Giving back

Coley wishes more people knew about equine-assisted psychotherapy because she thinks it would help them prioritize their mental health. She said people don’t hobble around and refuse treatment when they break their leg, so they shouldn’t put off mental health care, either.

Mental health should be thought of as a basic need, like food and shelter, Coley said. That’s why she works with patients to ensure that payment never inhibits anyone from getting the care they need.

The PEACH Pit doesn’t accept insurance, but Coley offers what she calls an “equity payment plan,” which allows clients to pay what they can — even nothing at all — based on their insurance status and income.

“We don’t penalize anybody because they can’t pay,” she said.

Coley’s determined to help others, especially groups whose mental health often gets overlooked. She served for 25 years in the Army and Army Reserve and is particularly interested in bringing equine-assisted therapy to other veterans.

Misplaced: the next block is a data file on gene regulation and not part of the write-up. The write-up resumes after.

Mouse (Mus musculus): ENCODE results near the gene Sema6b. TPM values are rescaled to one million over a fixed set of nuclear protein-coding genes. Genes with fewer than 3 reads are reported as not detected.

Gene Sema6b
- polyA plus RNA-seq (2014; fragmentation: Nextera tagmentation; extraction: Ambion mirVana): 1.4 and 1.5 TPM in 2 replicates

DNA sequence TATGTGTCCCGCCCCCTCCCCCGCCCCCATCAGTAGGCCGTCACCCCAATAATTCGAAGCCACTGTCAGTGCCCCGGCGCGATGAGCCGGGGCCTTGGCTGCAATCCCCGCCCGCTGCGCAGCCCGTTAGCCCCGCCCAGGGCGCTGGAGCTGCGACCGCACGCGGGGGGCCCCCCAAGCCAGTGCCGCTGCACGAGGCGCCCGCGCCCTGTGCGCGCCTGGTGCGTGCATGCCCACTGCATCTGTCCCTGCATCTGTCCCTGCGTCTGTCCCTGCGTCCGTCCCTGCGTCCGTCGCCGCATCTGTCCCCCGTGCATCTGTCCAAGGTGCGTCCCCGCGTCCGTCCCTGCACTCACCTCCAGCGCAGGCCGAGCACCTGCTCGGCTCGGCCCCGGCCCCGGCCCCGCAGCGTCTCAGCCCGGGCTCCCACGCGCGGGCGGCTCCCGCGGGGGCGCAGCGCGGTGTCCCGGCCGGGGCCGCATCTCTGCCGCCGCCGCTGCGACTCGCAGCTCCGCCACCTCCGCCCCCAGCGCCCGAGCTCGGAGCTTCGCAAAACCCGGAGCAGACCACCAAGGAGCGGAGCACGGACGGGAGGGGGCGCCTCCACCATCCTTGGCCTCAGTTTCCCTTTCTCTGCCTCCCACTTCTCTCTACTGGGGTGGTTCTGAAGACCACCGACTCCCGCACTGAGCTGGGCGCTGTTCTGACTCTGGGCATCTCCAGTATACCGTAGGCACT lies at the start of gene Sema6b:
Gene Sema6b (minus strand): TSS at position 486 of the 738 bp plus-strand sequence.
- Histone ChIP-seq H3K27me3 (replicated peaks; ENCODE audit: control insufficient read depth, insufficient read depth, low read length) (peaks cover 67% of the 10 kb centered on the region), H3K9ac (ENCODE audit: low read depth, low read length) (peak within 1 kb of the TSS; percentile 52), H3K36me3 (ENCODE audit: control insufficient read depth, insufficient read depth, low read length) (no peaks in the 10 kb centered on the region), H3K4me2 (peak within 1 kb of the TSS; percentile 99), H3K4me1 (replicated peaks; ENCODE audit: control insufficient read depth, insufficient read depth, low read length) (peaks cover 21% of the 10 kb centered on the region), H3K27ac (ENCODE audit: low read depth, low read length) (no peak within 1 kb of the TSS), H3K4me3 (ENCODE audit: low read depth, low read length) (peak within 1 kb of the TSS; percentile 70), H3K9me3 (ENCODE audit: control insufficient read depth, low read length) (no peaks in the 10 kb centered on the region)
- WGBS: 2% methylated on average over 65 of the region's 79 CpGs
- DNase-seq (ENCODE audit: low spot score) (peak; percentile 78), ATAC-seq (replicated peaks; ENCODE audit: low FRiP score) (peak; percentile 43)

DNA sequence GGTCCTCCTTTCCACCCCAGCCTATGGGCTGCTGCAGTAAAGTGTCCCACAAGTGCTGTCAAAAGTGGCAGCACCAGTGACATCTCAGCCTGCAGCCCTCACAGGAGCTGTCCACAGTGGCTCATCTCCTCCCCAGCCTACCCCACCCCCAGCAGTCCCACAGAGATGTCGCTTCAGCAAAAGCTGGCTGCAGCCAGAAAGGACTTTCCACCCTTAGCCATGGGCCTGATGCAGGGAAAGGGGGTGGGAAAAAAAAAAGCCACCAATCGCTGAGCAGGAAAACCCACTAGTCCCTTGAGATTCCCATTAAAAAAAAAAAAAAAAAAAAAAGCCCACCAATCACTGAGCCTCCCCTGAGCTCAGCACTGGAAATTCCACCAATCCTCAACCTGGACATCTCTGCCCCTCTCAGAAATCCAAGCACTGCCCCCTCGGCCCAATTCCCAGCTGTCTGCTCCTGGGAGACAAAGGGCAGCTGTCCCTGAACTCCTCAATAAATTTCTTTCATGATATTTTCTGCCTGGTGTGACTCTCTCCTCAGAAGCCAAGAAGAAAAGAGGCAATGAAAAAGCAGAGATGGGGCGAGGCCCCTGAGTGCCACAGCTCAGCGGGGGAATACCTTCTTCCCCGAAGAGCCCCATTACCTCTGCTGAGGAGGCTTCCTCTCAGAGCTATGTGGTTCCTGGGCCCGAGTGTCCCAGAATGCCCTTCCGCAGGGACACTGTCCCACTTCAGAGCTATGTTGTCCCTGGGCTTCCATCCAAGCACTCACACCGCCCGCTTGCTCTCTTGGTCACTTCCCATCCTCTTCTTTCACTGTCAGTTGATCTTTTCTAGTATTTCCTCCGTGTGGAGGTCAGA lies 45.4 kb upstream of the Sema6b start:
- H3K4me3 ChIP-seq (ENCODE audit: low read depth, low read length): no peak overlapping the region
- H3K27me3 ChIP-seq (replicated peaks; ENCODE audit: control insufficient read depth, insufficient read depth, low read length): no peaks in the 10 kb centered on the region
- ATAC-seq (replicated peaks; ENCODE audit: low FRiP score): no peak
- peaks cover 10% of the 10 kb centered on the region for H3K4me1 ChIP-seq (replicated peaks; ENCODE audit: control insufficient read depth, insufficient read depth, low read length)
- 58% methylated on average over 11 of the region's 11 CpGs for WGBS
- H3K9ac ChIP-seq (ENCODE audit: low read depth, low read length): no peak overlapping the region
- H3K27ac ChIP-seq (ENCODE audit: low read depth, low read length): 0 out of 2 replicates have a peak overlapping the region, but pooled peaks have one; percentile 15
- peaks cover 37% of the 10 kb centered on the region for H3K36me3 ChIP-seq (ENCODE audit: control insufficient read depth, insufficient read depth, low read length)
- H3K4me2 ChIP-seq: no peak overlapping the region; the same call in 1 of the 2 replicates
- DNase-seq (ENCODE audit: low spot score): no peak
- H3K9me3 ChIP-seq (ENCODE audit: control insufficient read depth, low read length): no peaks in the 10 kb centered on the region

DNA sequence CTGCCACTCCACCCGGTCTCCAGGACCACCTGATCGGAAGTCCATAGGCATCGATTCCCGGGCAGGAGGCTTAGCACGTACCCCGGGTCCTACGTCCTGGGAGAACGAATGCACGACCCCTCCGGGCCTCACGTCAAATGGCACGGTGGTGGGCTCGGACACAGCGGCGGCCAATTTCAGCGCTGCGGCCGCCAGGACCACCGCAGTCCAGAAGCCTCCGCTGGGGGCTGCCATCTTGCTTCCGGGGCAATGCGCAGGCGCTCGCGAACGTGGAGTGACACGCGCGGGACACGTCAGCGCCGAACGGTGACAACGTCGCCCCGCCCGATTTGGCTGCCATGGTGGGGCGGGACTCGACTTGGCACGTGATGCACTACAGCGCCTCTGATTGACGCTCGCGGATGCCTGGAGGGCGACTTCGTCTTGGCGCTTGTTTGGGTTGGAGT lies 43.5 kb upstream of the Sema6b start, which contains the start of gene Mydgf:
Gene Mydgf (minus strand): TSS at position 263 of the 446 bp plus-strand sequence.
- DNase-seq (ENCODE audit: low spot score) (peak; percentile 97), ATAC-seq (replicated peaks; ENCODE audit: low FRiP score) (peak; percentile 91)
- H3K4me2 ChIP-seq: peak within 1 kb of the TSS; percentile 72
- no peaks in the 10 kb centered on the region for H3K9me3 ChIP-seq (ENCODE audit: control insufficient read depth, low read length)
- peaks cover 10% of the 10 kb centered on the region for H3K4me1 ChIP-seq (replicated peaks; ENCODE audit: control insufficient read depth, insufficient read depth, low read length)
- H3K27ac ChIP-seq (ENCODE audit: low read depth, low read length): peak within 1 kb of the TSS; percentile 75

“It’s just my way of giving back to a community that has supported me for decades,” she said.

Like first responders, veterans often suffer from PTSD and other mental health issues but are reluctant to seek out therapy.

“I know the power of these horses in helping people,” Coley said. “I want to use this to help.”

Samantha Max is a Report for America corps member and reports for The Telegraph with support from the News/CoLab at Arizona State University. Follow her on Facebook at facebook.com/samantha.max.9 and on Twitter @samanthaellimax. Learn more about Report for America at www.reportforamerica.org.